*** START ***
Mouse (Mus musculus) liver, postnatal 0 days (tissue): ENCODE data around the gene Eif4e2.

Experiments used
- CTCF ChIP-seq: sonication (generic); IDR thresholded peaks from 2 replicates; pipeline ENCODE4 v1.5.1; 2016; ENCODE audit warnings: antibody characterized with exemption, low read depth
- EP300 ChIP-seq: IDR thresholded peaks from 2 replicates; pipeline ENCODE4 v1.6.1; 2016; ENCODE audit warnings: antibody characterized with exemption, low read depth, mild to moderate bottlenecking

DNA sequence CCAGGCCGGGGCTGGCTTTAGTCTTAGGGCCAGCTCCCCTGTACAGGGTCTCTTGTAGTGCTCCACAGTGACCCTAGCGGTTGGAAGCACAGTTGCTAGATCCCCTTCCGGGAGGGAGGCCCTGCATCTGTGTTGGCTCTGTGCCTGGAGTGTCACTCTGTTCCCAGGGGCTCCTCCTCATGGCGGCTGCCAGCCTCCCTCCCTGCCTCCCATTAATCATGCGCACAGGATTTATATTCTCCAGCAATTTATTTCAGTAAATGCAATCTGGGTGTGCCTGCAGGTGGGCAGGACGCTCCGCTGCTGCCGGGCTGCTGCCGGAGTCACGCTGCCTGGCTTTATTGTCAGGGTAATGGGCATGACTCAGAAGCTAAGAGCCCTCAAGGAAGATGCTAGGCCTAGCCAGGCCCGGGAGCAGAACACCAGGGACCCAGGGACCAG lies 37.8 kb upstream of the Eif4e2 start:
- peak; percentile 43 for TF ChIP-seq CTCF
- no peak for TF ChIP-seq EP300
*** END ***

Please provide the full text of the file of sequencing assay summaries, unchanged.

Mouse (Mus musculus) liver, postnatal 0 days (tissue): ENCODE data around the gene Eif4e2.

Experiments used
- CTCF ChIP-seq: sonication (generic); IDR thresholded peaks from 2 replicates; pipeline ENCODE4 v1.5.1; 2016; ENCODE audit warnings: antibody characterized with exemption, low read depth
- EP300 ChIP-seq: IDR thresholded peaks from 2 replicates; pipeline ENCODE4 v1.6.1; 2016; ENCODE audit warnings: antibody characterized with exemption, low read depth, mild to moderate bottlenecking

DNA sequence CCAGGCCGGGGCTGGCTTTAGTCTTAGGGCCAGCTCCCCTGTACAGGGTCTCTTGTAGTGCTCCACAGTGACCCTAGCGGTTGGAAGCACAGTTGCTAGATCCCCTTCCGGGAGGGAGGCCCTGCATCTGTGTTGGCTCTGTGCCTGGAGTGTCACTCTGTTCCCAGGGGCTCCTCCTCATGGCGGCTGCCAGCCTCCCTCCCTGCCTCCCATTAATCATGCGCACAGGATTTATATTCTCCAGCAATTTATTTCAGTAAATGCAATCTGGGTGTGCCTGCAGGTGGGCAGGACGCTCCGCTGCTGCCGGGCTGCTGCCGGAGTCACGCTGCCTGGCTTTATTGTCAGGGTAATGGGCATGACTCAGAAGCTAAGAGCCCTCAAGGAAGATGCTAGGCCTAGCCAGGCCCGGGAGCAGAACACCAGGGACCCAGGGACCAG lies 37.8 kb upstream of the Eif4e2 start:
- peak; percentile 43 for TF ChIP-seq CTCF
- no peak for TF ChIP-seq EP300